A McIntire-Stennis supported project
The development of modern engineered wood products has presented an opportunity to use more sustainable building materials in construction projects. Products like cross-laminated panels (CLT) and glulam (GL) have proven to be a more environmentally-friendly option than traditional construction materials like steel and concrete – and global demand for these products has increased as people look for ways to mitigate climate change.
However, in order to seize the opportunity to leverage these products on a larger-scale, it is crucial to evaluate their performance and their suitability for use in buildings. This assessment should involve observing their behavior in full-scale scenarios and real-world buildings to evaluate their durability and structural integrity over time.
Oregon State University Associate Professor Mariapaola Riggio is researching the constructive features and environmental performance of mass timber products to gain a deeper understanding of their effective use in constructing durable and eco-friendly buildings.
Riggio is specifically looking at how mass timber systems handle a variety of hydrothermal conditions, like wood moisture content, air humidity, and temperature, to see whether the long-term behavior of the materials and buildings is affected by different conditions. For this purpose, Riggio has been monitoring crucial parameters such as the wetting and drying behavior of mass timber products, time-dependent deformations of mass timber systems under varying climatic conditions, and vibrational behavior of mass timber floors, during various stages of a building’s life, from construction to occupancy. Riggio uses case-study sites in the U.S., alongside laboratory work, to conduct this research.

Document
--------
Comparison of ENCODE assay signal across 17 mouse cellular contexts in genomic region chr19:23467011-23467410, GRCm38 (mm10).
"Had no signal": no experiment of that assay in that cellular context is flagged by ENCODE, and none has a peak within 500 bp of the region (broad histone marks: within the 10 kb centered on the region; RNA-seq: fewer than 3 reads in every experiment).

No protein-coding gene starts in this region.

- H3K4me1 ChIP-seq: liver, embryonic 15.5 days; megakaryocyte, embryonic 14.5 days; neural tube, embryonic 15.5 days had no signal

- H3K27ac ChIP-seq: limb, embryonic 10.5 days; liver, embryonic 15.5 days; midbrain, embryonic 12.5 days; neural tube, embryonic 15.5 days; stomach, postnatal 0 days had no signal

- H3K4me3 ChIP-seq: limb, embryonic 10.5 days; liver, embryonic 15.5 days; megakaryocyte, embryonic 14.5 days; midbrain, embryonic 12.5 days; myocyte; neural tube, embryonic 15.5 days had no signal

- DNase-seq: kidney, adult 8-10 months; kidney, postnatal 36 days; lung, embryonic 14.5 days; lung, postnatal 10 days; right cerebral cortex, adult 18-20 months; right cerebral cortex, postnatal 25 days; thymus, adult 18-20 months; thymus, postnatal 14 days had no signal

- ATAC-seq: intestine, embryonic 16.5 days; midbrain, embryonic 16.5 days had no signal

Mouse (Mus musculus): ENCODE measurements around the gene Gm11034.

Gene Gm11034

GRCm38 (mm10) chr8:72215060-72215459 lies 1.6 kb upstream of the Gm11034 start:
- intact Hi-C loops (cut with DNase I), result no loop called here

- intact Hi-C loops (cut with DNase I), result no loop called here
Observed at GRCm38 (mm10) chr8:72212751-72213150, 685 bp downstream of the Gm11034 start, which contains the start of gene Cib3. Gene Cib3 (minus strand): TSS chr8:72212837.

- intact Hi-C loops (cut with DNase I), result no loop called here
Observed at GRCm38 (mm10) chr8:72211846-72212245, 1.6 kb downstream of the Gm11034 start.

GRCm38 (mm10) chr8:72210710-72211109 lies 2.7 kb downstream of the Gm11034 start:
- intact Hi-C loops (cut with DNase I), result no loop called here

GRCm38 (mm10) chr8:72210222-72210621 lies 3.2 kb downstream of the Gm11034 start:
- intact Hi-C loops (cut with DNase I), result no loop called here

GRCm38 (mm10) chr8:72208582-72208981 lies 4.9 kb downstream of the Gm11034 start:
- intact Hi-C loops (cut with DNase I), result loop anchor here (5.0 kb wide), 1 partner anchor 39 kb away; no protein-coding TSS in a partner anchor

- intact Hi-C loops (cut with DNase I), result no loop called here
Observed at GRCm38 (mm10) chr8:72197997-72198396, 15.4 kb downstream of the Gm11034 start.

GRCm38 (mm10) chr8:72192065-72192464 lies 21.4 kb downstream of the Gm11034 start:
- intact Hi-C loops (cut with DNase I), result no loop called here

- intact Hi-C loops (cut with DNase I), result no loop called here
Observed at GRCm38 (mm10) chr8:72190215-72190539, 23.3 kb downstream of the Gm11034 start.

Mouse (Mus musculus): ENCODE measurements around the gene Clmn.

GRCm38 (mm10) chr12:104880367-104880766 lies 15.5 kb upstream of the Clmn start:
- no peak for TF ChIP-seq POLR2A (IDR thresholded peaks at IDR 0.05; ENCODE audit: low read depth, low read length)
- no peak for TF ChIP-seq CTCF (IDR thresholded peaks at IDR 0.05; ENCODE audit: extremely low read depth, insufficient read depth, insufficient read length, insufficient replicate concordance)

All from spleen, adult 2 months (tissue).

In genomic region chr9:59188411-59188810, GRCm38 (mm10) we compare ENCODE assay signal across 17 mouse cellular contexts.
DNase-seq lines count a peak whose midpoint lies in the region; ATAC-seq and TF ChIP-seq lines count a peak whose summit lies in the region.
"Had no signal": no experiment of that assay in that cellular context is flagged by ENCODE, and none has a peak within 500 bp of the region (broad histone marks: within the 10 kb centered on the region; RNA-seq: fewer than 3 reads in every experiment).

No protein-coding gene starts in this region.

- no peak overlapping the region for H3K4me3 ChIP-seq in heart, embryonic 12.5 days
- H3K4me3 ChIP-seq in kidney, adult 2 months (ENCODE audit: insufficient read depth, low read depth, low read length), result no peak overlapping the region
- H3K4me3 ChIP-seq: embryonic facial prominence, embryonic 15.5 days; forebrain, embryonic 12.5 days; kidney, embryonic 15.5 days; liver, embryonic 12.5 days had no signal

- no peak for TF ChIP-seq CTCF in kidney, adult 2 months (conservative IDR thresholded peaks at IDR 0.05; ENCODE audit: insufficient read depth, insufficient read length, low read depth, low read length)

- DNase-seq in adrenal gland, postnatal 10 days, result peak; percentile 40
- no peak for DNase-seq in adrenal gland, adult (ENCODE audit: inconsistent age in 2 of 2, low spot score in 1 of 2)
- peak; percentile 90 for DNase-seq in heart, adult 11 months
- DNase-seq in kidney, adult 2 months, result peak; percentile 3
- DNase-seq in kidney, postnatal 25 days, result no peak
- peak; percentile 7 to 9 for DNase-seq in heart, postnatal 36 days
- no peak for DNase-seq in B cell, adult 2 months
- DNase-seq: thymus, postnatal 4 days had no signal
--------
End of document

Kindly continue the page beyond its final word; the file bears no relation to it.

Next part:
This research equips wood products manufacturers and designers with key data and information that they can use to design and produce innovative, high-performing mass timber buildings.
There’s a huge economic opportunity in mass timber – but there needs to be greater confidence in the use of these products to fully explore that opportunity. This research project helps provide valuable insights about the safe, durable, and efficient use of emerging mass timber systems so there is a better understanding and greater confidence about the long-term performance of CLT panels and mass timber buildings.
The McIntire-Stennis program, a unique federal-state partnership, cultivates and delivers forestry and natural resource innovations for a better future. By advancing research and education that increases the understanding of emerging challenges and fosters the development of relevant solutions, the McIntire-Stennis program has ensured healthy resilient forests and communities and an exceptional natural resources workforce since 1962.